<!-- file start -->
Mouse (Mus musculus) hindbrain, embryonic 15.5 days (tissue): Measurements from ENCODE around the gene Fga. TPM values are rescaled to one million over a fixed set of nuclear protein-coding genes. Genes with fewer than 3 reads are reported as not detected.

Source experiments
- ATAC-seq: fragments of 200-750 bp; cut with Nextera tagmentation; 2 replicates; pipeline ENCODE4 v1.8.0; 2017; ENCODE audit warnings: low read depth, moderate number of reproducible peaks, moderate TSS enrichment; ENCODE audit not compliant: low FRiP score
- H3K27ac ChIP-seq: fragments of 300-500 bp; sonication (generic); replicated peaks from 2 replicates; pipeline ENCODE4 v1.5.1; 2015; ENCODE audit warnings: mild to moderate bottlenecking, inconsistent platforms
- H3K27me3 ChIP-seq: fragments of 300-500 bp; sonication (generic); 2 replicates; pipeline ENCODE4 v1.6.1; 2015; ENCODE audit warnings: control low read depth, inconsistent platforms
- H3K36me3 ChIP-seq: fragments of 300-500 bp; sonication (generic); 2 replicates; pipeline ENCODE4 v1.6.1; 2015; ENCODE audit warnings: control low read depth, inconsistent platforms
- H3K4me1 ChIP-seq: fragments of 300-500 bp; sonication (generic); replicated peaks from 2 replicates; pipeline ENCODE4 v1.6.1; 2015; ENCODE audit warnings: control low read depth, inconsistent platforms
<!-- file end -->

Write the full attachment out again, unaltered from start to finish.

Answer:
Mouse (Mus musculus) hindbrain, embryonic 15.5 days (tissue): Measurements from ENCODE around the gene Fga. TPM values are rescaled to one million over a fixed set of nuclear protein-coding genes. Genes with fewer than 3 reads are reported as not detected.

Source experiments
- ATAC-seq: fragments of 200-750 bp; cut with Nextera tagmentation; 2 replicates; pipeline ENCODE4 v1.8.0; 2017; ENCODE audit warnings: low read depth, moderate number of reproducible peaks, moderate TSS enrichment; ENCODE audit not compliant: low FRiP score
- H3K27ac ChIP-seq: fragments of 300-500 bp; sonication (generic); replicated peaks from 2 replicates; pipeline ENCODE4 v1.5.1; 2015; ENCODE audit warnings: mild to moderate bottlenecking, inconsistent platforms
- H3K27me3 ChIP-seq: fragments of 300-500 bp; sonication (generic); 2 replicates; pipeline ENCODE4 v1.6.1; 2015; ENCODE audit warnings: control low read depth, inconsistent platforms
- H3K36me3 ChIP-seq: fragments of 300-500 bp; sonication (generic); 2 replicates; pipeline ENCODE4 v1.6.1; 2015; ENCODE audit warnings: control low read depth, inconsistent platforms
- H3K4me1 ChIP-seq: fragments of 300-500 bp; sonication (generic); replicated peaks from 2 replicates; pipeline ENCODE4 v1.6.1; 2015; ENCODE audit warnings: control low read depth, inconsistent platforms